BARR: Does our political system now reflect the matter/antimatter principle of mutual destruction?

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Students of theoretical physics are familiar with the principle that if matter and antimatter come into contact, both are instantly annihilated.

Political discourse in 21st century America has become so toxic and polarized that it has come to resemble the realm of quantum physics, with little – if any – room for agreement or even civil discourse. The two camps – the Republican and the Democrat – cannot coexist without destroying each other or reducing the ideas and policies of the other to ruin.

As we enter the home stretch of the 2022 midterm elections and the starting gate of the 2024 presidential campaigns, it has become clear to everyone except the most hardline Pollyanna that every issue of public policy – including guns, abortion, immigration, energy and others – is played out on a “zero-sum” game board. Any oxygen that might otherwise sustain civil debate or compromise has been sucked out.

Consider abortion. Since the Supreme Court declared last summer that the 1973 decision in Roe vs. Wade was constitutionally flawed and that now access to abortion would be considered a matter for the citizens of every state to decide, the debate has become so heated that, for abortion advocates, no tactic is off limits – even violence against Supreme Court justices. Such actions, while not explicitly endorsed by Democratic Party leaders, enjoy the implicit support of many of them.

The issue of Second Amendment rights, always a hotly debated issue in the political arena and the media, also remains uncompromising. Virtually every incident involving murder, such as the murder of two sheriff’s deputies attempting to serve warrants in suburban Atlanta last week, becomes an opportunity for Democratic officials blame ‘guns’ rather than the deeply uncivil and violent behavior of so many young men today.

“Gun control,” a salient campaign issue for Democrats for more than two generations, has supplanted “crime control” in debates about how to protect law-abiding citizens in cities across the nation. While 30 years ago many national Democrats, including then-Senator Joe Biden, publicly endorsed tough-on-crime legislation, today those same liberals are making thinly veiled calls to weaken, even defunding the police, and blaming guns, not criminals, for the rising rates of violent assaults. criminality.

There was even a long time ago when a deal could be reached across the aisle to protect key and practical Second Amendment rights, such as the individual’s right to legally transport firearms by interstate carrier across state borders, which has been the law since 1986. Today, such an agreement would be impossible.

Immigration, another hotbed of partisan politics, was once an issue on which at least limit an agreement could be reached. The Immigration Reform and Control Act of 1986 was orchestrated by President Reagan in conjunction with members of Congress from both political parties.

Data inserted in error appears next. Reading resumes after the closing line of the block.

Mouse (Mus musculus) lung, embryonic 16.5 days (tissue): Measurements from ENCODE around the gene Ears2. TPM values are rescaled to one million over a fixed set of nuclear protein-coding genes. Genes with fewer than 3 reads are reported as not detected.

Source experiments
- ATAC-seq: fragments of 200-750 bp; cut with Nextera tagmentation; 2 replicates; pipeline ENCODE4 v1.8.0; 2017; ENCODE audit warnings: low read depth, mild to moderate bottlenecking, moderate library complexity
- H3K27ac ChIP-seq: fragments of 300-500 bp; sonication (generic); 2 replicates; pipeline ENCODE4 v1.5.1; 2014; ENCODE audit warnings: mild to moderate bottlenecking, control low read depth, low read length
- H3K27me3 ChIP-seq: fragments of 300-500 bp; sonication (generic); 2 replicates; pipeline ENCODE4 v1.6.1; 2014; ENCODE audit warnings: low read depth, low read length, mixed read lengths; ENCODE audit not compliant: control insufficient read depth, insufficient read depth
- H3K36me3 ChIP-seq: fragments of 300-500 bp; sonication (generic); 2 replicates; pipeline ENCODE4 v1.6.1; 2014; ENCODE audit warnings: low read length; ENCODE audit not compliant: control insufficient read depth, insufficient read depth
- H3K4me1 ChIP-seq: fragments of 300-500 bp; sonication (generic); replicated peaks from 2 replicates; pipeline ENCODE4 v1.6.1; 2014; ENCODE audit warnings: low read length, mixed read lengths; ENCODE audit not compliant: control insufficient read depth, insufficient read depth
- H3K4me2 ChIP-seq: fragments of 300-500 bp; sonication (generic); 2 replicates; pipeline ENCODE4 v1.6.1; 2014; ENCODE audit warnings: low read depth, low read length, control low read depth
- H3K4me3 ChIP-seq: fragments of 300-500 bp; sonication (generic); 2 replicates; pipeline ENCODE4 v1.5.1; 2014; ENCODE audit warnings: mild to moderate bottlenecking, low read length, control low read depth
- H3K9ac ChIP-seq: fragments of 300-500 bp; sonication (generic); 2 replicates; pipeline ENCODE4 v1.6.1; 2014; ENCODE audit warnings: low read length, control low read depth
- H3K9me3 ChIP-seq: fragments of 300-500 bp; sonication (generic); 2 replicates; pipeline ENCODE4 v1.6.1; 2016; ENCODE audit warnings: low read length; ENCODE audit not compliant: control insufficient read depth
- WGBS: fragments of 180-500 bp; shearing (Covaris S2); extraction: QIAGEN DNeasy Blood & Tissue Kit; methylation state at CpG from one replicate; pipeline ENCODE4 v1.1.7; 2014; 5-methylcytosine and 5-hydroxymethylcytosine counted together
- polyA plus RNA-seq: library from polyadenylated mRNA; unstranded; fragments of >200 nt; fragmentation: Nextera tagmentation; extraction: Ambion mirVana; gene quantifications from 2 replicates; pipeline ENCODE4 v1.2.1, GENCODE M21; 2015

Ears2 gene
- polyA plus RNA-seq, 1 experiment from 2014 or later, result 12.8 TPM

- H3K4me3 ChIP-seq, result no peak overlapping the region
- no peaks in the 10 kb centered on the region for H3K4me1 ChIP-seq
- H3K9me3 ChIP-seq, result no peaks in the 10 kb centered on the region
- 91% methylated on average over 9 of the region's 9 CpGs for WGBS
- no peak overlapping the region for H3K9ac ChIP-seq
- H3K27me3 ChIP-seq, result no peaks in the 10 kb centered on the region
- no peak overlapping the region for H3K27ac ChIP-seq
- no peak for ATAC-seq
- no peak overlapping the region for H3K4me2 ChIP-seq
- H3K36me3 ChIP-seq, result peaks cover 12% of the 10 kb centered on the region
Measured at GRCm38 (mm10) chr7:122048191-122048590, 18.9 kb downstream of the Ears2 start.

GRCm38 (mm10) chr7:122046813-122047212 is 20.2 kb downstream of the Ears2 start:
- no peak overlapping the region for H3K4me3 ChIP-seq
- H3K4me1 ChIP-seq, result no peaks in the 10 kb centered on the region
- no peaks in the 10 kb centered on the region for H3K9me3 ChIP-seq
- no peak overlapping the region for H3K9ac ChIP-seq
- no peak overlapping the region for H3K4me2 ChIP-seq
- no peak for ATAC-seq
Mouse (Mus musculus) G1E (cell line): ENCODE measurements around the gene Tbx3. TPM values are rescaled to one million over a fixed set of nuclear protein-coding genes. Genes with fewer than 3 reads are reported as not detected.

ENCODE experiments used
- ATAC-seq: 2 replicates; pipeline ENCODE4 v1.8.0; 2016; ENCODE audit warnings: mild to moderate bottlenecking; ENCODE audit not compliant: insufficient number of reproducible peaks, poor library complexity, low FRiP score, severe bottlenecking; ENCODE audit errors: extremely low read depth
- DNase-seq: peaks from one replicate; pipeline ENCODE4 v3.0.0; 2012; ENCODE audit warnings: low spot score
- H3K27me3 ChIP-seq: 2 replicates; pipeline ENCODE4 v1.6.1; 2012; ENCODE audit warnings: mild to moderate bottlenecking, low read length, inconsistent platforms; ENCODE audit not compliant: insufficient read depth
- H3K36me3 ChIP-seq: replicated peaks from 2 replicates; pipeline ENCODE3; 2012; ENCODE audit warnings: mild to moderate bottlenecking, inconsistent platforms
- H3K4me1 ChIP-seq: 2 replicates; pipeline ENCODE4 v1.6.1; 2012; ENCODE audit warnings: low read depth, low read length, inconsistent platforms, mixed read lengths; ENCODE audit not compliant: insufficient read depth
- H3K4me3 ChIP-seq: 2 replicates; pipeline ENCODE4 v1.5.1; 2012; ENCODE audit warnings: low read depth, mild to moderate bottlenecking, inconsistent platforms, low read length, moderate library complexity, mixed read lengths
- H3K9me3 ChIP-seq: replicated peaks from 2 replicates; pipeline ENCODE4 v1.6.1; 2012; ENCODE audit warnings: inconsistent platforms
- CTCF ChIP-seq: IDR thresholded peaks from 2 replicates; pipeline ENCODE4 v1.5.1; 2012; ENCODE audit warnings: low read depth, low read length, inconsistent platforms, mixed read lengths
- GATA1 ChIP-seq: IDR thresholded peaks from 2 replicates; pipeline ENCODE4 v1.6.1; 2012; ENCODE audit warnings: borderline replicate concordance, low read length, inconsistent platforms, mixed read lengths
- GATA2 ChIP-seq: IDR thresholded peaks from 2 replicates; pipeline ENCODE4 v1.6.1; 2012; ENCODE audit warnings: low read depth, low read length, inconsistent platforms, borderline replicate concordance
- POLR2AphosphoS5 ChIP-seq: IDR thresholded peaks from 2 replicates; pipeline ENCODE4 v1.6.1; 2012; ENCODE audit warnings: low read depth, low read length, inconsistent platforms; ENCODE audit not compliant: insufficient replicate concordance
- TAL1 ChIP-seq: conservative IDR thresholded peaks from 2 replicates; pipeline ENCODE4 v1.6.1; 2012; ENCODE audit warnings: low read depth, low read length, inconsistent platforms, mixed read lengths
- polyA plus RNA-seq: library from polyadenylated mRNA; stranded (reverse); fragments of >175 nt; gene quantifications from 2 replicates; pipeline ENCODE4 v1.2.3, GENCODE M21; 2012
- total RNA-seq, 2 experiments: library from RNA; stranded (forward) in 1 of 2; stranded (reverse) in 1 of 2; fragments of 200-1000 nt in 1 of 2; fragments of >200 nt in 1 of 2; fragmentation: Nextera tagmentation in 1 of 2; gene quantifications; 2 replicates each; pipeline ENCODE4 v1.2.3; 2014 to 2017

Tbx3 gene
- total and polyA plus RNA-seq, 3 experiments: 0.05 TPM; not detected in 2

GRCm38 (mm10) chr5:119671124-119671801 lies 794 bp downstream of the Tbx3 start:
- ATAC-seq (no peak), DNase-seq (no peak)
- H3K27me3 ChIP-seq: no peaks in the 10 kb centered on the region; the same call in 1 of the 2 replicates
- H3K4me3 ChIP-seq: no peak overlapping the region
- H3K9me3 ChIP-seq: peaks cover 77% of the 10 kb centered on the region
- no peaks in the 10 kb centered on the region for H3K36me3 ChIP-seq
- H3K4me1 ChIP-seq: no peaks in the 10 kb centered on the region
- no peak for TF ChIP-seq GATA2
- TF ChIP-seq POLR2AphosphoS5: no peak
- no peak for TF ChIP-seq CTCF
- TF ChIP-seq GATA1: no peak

Today, the gap between the two Parties on immigration policy is so wide that agreement, even on the most minor aspects of the problem, is impossible. This situation is not difficult to understand, given that Biden’s “open arms” policy compels massive numbers of immigrants to cross our southern border illegally and unimpeded. They are transported at the expense of US taxpayers to cities in Texas and elsewhere across the country.

With regard to energy, not so long ago, leaders of the two main political parties could discuss these issues in a civil way and even pass energy legislation that advanced the goal of national “energy independence” – seen as both an economic and economic goal. a national security advantage for the United States. Not anymore.

Immediately after taking office in January 2021, Biden took steps to ensure that the energy independence we had achieved under his predecessor’s policies was undone. Today, this administration’s aggressive pursuit of the so-called “green energy” program has made compromising energy needs in the name of national security a pipe dream.

It has been more than a century since Albert Einstein and other physicists first hypothesized and calculated the interactions between matter and antimatter. Ongoing contemporary experiments with the most sophisticated equipment continue to confirm these early theoretical predictions that if these two basic elements of the physical universe come into contact, both will be annihilated. Whether our political system will suffer the same fate remains an open question.

Bob Barr represented Georgia’s Seventh District in the United States House of Representatives from 1995 to 2003. He served as the United States Attorney in Atlanta from 1986 to 1990 and served as a CIA official in the 1970s. now practices law in Atlanta, Georgia, and runs the Liberty Guard.


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